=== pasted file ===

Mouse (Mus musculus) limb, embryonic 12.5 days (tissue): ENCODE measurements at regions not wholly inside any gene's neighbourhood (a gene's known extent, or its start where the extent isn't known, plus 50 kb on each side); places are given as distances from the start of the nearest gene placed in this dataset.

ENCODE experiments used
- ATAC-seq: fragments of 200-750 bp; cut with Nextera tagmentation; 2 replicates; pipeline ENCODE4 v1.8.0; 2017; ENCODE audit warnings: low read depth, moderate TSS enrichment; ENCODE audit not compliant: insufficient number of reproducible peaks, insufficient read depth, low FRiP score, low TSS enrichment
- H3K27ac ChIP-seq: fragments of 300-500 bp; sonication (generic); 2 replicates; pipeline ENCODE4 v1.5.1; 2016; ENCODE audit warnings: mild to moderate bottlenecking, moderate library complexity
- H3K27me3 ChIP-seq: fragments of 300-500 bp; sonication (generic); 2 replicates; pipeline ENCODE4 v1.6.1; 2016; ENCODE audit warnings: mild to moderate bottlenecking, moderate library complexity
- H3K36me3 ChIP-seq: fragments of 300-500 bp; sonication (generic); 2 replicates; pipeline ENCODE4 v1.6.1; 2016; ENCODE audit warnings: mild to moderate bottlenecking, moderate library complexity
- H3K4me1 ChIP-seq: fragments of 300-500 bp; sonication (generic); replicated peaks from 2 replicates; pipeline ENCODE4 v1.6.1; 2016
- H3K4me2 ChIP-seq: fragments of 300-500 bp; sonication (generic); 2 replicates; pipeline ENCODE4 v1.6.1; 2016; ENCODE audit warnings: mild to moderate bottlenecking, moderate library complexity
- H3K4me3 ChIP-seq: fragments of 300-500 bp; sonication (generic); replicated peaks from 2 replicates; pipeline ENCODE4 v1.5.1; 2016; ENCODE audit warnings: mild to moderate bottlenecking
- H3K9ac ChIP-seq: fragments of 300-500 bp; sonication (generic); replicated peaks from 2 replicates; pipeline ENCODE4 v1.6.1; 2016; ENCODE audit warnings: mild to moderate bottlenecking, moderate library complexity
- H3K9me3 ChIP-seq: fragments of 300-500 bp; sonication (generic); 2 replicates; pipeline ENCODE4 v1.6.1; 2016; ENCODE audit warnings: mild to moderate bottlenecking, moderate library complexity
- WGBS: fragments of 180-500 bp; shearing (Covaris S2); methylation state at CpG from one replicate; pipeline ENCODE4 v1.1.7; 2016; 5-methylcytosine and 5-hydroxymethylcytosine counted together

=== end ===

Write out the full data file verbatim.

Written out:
Mouse (Mus musculus) limb, embryonic 12.5 days (tissue): ENCODE measurements at regions not wholly inside any gene's neighbourhood (a gene's known extent, or its start where the extent isn't known, plus 50 kb on each side); places are given as distances from the start of the nearest gene placed in this dataset.

ENCODE experiments used
- ATAC-seq: fragments of 200-750 bp; cut with Nextera tagmentation; 2 replicates; pipeline ENCODE4 v1.8.0; 2017; ENCODE audit warnings: low read depth, moderate TSS enrichment; ENCODE audit not compliant: insufficient number of reproducible peaks, insufficient read depth, low FRiP score, low TSS enrichment
- H3K27ac ChIP-seq: fragments of 300-500 bp; sonication (generic); 2 replicates; pipeline ENCODE4 v1.5.1; 2016; ENCODE audit warnings: mild to moderate bottlenecking, moderate library complexity
- H3K27me3 ChIP-seq: fragments of 300-500 bp; sonication (generic); 2 replicates; pipeline ENCODE4 v1.6.1; 2016; ENCODE audit warnings: mild to moderate bottlenecking, moderate library complexity
- H3K36me3 ChIP-seq: fragments of 300-500 bp; sonication (generic); 2 replicates; pipeline ENCODE4 v1.6.1; 2016; ENCODE audit warnings: mild to moderate bottlenecking, moderate library complexity
- H3K4me1 ChIP-seq: fragments of 300-500 bp; sonication (generic); replicated peaks from 2 replicates; pipeline ENCODE4 v1.6.1; 2016
- H3K4me2 ChIP-seq: fragments of 300-500 bp; sonication (generic); 2 replicates; pipeline ENCODE4 v1.6.1; 2016; ENCODE audit warnings: mild to moderate bottlenecking, moderate library complexity
- H3K4me3 ChIP-seq: fragments of 300-500 bp; sonication (generic); replicated peaks from 2 replicates; pipeline ENCODE4 v1.5.1; 2016; ENCODE audit warnings: mild to moderate bottlenecking
- H3K9ac ChIP-seq: fragments of 300-500 bp; sonication (generic); replicated peaks from 2 replicates; pipeline ENCODE4 v1.6.1; 2016; ENCODE audit warnings: mild to moderate bottlenecking, moderate library complexity
- H3K9me3 ChIP-seq: fragments of 300-500 bp; sonication (generic); 2 replicates; pipeline ENCODE4 v1.6.1; 2016; ENCODE audit warnings: mild to moderate bottlenecking, moderate library complexity
- WGBS: fragments of 180-500 bp; shearing (Covaris S2); methylation state at CpG from one replicate; pipeline ENCODE4 v1.1.7; 2016; 5-methylcytosine and 5-hydroxymethylcytosine counted together